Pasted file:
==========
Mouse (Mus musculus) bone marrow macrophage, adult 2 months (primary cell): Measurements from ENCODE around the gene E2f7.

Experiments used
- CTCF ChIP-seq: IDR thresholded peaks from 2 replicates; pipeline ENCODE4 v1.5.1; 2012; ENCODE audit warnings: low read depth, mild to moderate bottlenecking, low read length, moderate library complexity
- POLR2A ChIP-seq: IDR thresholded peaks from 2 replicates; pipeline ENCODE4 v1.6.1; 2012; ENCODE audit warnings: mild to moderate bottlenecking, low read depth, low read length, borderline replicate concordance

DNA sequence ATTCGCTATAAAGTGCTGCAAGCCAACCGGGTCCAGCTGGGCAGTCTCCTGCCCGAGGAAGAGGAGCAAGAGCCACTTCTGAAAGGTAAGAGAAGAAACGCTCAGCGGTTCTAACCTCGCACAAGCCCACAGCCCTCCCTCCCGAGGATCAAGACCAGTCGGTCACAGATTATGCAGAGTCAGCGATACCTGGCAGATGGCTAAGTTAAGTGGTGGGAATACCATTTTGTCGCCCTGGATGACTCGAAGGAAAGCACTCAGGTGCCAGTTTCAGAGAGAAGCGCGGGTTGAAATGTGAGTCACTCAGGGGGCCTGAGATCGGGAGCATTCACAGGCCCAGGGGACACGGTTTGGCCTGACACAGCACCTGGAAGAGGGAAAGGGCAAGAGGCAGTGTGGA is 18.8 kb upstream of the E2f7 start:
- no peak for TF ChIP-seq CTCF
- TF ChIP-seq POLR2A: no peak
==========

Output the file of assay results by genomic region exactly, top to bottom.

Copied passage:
Mouse (Mus musculus) bone marrow macrophage, adult 2 months (primary cell): Measurements from ENCODE around the gene E2f7.

Experiments used
- CTCF ChIP-seq: IDR thresholded peaks from 2 replicates; pipeline ENCODE4 v1.5.1; 2012; ENCODE audit warnings: low read depth, mild to moderate bottlenecking, low read length, moderate library complexity
- POLR2A ChIP-seq: IDR thresholded peaks from 2 replicates; pipeline ENCODE4 v1.6.1; 2012; ENCODE audit warnings: mild to moderate bottlenecking, low read depth, low read length, borderline replicate concordance

DNA sequence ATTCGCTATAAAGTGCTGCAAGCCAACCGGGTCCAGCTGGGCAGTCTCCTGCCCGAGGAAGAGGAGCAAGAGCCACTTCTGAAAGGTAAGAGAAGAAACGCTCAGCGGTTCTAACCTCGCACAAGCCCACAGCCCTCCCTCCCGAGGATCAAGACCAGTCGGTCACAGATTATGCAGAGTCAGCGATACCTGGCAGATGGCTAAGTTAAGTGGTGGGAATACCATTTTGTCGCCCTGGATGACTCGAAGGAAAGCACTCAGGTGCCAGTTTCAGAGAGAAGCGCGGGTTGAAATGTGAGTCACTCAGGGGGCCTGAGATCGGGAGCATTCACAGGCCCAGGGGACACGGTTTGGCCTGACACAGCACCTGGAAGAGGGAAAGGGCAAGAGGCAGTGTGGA is 18.8 kb upstream of the E2f7 start:
- no peak for TF ChIP-seq CTCF
- TF ChIP-seq POLR2A: no peak